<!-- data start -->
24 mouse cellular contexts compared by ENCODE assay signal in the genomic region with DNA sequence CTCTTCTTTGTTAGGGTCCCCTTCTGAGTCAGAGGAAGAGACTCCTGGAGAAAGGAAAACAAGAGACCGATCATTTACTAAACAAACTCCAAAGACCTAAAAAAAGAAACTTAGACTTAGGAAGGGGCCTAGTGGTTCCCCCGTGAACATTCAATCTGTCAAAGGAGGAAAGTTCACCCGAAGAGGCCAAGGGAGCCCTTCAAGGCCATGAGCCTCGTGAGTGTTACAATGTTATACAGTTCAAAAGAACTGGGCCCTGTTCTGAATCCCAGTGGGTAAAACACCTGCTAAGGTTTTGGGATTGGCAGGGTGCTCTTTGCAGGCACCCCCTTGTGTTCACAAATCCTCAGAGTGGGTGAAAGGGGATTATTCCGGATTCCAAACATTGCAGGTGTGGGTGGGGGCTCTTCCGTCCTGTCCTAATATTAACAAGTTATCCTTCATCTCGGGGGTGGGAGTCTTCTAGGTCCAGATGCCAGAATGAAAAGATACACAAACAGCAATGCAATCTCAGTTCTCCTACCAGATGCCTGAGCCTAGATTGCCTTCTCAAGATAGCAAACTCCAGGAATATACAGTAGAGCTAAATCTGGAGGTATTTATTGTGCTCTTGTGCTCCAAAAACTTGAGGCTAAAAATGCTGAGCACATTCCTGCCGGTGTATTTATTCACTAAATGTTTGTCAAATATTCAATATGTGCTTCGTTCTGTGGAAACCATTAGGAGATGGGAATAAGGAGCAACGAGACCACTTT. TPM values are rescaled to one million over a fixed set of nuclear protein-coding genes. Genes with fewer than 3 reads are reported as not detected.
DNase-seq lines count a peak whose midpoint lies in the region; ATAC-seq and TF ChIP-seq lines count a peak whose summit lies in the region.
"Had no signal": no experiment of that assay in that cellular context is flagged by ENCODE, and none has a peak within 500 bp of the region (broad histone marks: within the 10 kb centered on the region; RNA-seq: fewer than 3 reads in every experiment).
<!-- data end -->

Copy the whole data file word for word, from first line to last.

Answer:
24 mouse cellular contexts compared by ENCODE assay signal in the genomic region with DNA sequence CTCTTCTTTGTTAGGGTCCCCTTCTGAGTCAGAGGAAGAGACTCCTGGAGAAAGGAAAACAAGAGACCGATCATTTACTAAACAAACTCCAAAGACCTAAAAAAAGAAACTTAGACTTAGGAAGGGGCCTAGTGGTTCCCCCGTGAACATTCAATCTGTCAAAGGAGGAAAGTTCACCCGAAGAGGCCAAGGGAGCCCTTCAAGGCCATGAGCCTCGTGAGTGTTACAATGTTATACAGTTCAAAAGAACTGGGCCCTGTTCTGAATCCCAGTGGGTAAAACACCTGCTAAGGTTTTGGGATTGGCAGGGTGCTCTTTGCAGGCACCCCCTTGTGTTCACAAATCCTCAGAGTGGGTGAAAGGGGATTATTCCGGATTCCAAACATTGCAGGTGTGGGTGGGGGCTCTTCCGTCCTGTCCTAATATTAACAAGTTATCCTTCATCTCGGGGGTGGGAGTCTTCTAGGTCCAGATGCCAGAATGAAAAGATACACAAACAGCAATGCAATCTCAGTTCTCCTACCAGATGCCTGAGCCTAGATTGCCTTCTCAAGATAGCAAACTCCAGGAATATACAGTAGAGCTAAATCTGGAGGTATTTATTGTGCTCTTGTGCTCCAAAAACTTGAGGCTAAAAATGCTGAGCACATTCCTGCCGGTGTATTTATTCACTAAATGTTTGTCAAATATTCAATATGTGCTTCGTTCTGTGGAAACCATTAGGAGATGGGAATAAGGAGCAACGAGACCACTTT. TPM values are rescaled to one million over a fixed set of nuclear protein-coding genes. Genes with fewer than 3 reads are reported as not detected.
DNase-seq lines count a peak whose midpoint lies in the region; ATAC-seq and TF ChIP-seq lines count a peak whose summit lies in the region.
"Had no signal": no experiment of that assay in that cellular context is flagged by ENCODE, and none has a peak within 500 bp of the region (broad histone marks: within the 10 kb centered on the region; RNA-seq: fewer than 3 reads in every experiment).